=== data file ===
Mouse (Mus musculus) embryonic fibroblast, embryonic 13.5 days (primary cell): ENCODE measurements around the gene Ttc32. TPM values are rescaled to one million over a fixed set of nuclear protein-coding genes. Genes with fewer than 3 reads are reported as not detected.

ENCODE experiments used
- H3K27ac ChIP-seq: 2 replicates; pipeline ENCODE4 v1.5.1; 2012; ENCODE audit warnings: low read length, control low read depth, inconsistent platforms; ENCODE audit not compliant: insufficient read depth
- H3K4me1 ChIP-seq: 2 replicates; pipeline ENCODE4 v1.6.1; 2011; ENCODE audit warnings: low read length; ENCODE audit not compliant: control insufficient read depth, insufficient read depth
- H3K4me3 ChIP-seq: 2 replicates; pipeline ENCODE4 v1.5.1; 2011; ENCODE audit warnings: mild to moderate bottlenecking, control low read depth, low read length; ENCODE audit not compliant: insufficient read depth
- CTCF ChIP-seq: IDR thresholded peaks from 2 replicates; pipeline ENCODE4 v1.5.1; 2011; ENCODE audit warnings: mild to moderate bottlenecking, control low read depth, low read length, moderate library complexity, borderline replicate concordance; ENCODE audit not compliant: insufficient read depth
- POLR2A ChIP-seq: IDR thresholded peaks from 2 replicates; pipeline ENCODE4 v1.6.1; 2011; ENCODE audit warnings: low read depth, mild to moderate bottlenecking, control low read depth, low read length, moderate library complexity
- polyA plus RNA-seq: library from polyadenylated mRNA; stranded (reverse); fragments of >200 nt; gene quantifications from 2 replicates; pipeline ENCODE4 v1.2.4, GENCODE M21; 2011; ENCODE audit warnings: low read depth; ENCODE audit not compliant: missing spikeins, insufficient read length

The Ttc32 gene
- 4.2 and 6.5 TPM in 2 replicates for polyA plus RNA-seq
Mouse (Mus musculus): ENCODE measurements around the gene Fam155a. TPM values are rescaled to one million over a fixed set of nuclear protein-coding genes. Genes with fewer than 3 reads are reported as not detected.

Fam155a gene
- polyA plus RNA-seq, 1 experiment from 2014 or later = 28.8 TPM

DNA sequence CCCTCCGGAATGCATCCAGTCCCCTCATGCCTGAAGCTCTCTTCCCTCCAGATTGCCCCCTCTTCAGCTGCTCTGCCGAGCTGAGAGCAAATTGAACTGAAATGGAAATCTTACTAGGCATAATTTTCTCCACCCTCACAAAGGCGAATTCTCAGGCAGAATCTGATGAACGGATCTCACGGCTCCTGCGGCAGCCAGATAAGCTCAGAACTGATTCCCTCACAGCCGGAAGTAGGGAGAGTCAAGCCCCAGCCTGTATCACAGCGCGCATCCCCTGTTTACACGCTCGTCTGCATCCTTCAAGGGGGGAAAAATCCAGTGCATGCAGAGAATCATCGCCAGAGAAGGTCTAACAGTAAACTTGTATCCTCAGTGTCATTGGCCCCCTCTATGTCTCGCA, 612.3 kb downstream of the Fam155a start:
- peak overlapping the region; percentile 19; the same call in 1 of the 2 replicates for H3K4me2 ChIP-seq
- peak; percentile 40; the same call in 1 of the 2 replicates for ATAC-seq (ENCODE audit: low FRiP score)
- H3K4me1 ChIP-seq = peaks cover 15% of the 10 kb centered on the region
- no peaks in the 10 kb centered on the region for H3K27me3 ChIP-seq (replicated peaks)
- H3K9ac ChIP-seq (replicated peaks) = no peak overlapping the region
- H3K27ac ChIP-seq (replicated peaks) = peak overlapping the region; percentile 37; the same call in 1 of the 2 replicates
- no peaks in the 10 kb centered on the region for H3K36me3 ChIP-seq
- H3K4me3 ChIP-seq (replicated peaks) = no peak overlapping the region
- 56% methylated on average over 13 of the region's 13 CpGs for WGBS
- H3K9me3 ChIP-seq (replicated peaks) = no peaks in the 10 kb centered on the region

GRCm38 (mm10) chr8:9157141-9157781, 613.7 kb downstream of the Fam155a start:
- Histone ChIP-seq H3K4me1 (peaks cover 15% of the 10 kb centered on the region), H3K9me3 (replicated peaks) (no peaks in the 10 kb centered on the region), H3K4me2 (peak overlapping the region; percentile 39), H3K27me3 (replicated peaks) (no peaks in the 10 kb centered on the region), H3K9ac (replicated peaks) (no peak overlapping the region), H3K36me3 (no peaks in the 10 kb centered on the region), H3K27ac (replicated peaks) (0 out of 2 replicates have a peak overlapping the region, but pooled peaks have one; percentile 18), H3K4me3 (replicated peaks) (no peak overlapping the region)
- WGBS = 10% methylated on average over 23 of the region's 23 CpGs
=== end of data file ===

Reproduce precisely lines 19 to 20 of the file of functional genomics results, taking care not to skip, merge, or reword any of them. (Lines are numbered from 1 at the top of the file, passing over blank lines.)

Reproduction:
- H3K9ac ChIP-seq (replicated peaks) = no peak overlapping the region
- H3K27ac ChIP-seq (replicated peaks) = peak overlapping the region; percentile 37; the same call in 1 of the 2 replicates